Phnom Penh (dpa) – The passage of a law on NGOs and local
associations in parliament is the latest step in nearly a decade of
official efforts to regulate the sector.
NGOs flocked to Cambodia in the early 1990s when it began its
transition to democracy under the auspices of the United Nations
Transitional Authority, which ruled the country from 1991 until 1993.
Hundreds of NGOs stayed on to fill gaps in social services and
provide development assistance.
Government figures say there are more than 4,000 NGOs operating in
Cambodia, but NGO Forum on Cambodia, a coalition of major
organizations, says the number is closer to 1,330.
The sector employs around 450,000 people – including a significant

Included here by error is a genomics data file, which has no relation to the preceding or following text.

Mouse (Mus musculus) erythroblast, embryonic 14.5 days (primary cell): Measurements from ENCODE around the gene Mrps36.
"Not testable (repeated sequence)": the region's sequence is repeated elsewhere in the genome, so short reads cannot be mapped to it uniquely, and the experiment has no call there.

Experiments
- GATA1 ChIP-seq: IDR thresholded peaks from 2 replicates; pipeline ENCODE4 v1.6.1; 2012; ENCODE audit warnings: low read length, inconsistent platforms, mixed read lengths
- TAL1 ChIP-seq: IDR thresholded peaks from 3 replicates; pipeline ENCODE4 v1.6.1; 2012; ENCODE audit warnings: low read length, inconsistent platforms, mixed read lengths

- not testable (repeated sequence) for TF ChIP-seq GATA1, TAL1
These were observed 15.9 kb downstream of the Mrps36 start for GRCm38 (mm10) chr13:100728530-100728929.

proportion of foreigners – and is responsible for 600 to 700 million
dollars in projects and aid each year, according to NGO Forum.
“Millions of people are impacted [by NGOs] in terms of social
redevelopment and in terms of community development,” said the
group’s executive director Tek Vannara.
The Interior Ministry reportedly began drafting the NGO bill in 2006,
and it has been a matter of heated political debate ever since.
The government has argued that the law simply mirrors similar
legislation in many Western countries, while critics fear it will be
used to muzzle the NGO sector.